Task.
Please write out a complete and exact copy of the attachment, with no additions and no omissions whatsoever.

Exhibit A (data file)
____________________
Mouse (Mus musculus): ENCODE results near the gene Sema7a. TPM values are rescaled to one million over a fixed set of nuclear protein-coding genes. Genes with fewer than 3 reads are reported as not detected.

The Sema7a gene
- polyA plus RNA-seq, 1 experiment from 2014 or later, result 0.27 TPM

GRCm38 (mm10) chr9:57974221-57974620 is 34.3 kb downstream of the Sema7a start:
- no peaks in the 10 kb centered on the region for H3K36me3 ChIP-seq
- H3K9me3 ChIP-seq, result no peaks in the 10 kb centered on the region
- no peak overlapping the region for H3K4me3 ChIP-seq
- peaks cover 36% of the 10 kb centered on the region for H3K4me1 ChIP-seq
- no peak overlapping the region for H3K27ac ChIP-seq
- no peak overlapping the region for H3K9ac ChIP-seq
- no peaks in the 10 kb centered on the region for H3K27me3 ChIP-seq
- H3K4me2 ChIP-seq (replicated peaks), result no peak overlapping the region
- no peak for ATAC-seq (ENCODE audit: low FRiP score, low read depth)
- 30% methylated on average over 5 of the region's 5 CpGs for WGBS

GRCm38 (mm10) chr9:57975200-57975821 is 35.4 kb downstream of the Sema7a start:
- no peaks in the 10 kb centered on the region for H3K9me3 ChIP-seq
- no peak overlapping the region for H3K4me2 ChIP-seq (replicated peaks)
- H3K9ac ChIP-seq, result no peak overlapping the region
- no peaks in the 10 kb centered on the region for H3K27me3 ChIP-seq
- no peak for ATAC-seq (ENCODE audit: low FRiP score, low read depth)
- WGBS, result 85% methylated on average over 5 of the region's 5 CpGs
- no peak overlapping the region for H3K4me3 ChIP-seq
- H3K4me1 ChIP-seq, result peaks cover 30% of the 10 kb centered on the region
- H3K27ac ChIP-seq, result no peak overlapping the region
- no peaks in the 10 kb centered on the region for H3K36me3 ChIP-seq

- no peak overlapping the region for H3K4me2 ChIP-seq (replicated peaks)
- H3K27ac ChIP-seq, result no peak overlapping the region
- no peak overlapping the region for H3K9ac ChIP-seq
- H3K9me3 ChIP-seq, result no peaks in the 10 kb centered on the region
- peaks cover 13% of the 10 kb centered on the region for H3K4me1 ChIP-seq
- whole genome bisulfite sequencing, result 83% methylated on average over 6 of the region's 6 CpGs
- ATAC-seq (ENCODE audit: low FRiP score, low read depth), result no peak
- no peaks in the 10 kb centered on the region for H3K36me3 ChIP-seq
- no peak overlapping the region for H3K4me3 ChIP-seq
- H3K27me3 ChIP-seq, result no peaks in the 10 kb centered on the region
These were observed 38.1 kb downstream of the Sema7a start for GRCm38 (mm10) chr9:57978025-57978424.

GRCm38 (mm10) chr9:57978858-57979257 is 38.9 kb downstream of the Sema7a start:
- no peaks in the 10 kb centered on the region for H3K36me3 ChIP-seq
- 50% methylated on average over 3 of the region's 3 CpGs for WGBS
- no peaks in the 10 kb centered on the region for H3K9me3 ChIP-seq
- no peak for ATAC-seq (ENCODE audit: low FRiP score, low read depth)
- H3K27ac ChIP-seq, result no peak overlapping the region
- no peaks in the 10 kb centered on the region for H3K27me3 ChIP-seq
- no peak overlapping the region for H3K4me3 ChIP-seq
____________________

Mouse (Mus musculus): ENCODE results near the gene Sema7a. TPM values are rescaled to one million over a fixed set of nuclear protein-coding genes. Genes with fewer than 3 reads are reported as not detected.

The Sema7a gene
- polyA plus RNA-seq, 1 experiment from 2014 or later, result 0.27 TPM

GRCm38 (mm10) chr9:57974221-57974620 is 34.3 kb downstream of the Sema7a start:
- no peaks in the 10 kb centered on the region for H3K36me3 ChIP-seq
- H3K9me3 ChIP-seq, result no peaks in the 10 kb centered on the region
- no peak overlapping the region for H3K4me3 ChIP-seq
- peaks cover 36% of the 10 kb centered on the region for H3K4me1 ChIP-seq
- no peak overlapping the region for H3K27ac ChIP-seq
- no peak overlapping the region for H3K9ac ChIP-seq
- no peaks in the 10 kb centered on the region for H3K27me3 ChIP-seq
- H3K4me2 ChIP-seq (replicated peaks), result no peak overlapping the region
- no peak for ATAC-seq (ENCODE audit: low FRiP score, low read depth)
- 30% methylated on average over 5 of the region's 5 CpGs for WGBS

GRCm38 (mm10) chr9:57975200-57975821 is 35.4 kb downstream of the Sema7a start:
- no peaks in the 10 kb centered on the region for H3K9me3 ChIP-seq
- no peak overlapping the region for H3K4me2 ChIP-seq (replicated peaks)
- H3K9ac ChIP-seq, result no peak overlapping the region
- no peaks in the 10 kb centered on the region for H3K27me3 ChIP-seq
- no peak for ATAC-seq (ENCODE audit: low FRiP score, low read depth)
- WGBS, result 85% methylated on average over 5 of the region's 5 CpGs
- no peak overlapping the region for H3K4me3 ChIP-seq
- H3K4me1 ChIP-seq, result peaks cover 30% of the 10 kb centered on the region
- H3K27ac ChIP-seq, result no peak overlapping the region
- no peaks in the 10 kb centered on the region for H3K36me3 ChIP-seq

- no peak overlapping the region for H3K4me2 ChIP-seq (replicated peaks)
- H3K27ac ChIP-seq, result no peak overlapping the region
- no peak overlapping the region for H3K9ac ChIP-seq
- H3K9me3 ChIP-seq, result no peaks in the 10 kb centered on the region
- peaks cover 13% of the 10 kb centered on the region for H3K4me1 ChIP-seq
- whole genome bisulfite sequencing, result 83% methylated on average over 6 of the region's 6 CpGs
- ATAC-seq (ENCODE audit: low FRiP score, low read depth), result no peak
- no peaks in the 10 kb centered on the region for H3K36me3 ChIP-seq
- no peak overlapping the region for H3K4me3 ChIP-seq
- H3K27me3 ChIP-seq, result no peaks in the 10 kb centered on the region
These were observed 38.1 kb downstream of the Sema7a start for GRCm38 (mm10) chr9:57978025-57978424.

GRCm38 (mm10) chr9:57978858-57979257 is 38.9 kb downstream of the Sema7a start:
- no peaks in the 10 kb centered on the region for H3K36me3 ChIP-seq
- 50% methylated on average over 3 of the region's 3 CpGs for WGBS
- no peaks in the 10 kb centered on the region for H3K9me3 ChIP-seq
- no peak for ATAC-seq (ENCODE audit: low FRiP score, low read depth)
- H3K27ac ChIP-seq, result no peak overlapping the region
- no peaks in the 10 kb centered on the region for H3K27me3 ChIP-seq
- no peak overlapping the region for H3K4me3 ChIP-seq